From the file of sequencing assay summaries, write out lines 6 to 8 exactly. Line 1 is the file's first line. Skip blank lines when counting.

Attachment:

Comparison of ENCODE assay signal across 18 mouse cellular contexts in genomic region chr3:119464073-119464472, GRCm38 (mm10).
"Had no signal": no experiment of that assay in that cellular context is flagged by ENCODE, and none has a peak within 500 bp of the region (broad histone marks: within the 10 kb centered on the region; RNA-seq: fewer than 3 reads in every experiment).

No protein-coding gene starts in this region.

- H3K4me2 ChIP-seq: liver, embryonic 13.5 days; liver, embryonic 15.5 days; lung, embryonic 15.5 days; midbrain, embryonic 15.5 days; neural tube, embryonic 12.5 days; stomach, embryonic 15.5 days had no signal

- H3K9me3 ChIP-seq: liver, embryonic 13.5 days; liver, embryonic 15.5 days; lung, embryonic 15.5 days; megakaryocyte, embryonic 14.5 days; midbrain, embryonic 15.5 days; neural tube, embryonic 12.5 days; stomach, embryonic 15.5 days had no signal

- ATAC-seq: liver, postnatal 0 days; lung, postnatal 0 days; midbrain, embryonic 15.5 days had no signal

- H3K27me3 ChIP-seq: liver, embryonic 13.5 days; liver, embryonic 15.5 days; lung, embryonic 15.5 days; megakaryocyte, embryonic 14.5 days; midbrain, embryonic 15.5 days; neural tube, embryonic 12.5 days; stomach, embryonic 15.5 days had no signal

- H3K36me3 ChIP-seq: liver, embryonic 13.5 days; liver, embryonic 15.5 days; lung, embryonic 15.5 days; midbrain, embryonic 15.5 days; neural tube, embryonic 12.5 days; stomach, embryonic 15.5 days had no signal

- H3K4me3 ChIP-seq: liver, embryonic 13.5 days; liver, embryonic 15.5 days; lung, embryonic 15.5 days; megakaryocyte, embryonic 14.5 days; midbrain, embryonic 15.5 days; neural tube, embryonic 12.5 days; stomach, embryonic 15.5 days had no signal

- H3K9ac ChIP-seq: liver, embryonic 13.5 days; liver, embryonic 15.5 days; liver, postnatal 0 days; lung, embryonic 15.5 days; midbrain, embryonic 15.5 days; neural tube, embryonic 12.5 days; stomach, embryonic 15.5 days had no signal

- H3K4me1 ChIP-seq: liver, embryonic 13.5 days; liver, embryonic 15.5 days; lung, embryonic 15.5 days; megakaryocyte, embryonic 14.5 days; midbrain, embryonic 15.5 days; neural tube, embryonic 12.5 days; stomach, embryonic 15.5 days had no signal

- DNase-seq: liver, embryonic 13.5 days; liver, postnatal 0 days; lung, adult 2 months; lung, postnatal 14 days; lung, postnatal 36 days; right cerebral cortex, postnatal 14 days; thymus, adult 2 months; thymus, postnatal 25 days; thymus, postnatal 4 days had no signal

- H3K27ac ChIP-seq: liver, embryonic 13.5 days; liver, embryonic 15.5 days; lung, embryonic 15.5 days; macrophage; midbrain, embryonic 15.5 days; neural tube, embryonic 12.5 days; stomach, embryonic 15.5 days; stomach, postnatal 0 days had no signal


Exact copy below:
- ATAC-seq: liver, postnatal 0 days; lung, postnatal 0 days; midbrain, embryonic 15.5 days had no signal

- H3K27me3 ChIP-seq: liver, embryonic 13.5 days; liver, embryonic 15.5 days; lung, embryonic 15.5 days; megakaryocyte, embryonic 14.5 days; midbrain, embryonic 15.5 days; neural tube, embryonic 12.5 days; stomach, embryonic 15.5 days had no signal

- H3K36me3 ChIP-seq: liver, embryonic 13.5 days; liver, embryonic 15.5 days; lung, embryonic 15.5 days; midbrain, embryonic 15.5 days; neural tube, embryonic 12.5 days; stomach, embryonic 15.5 days had no signal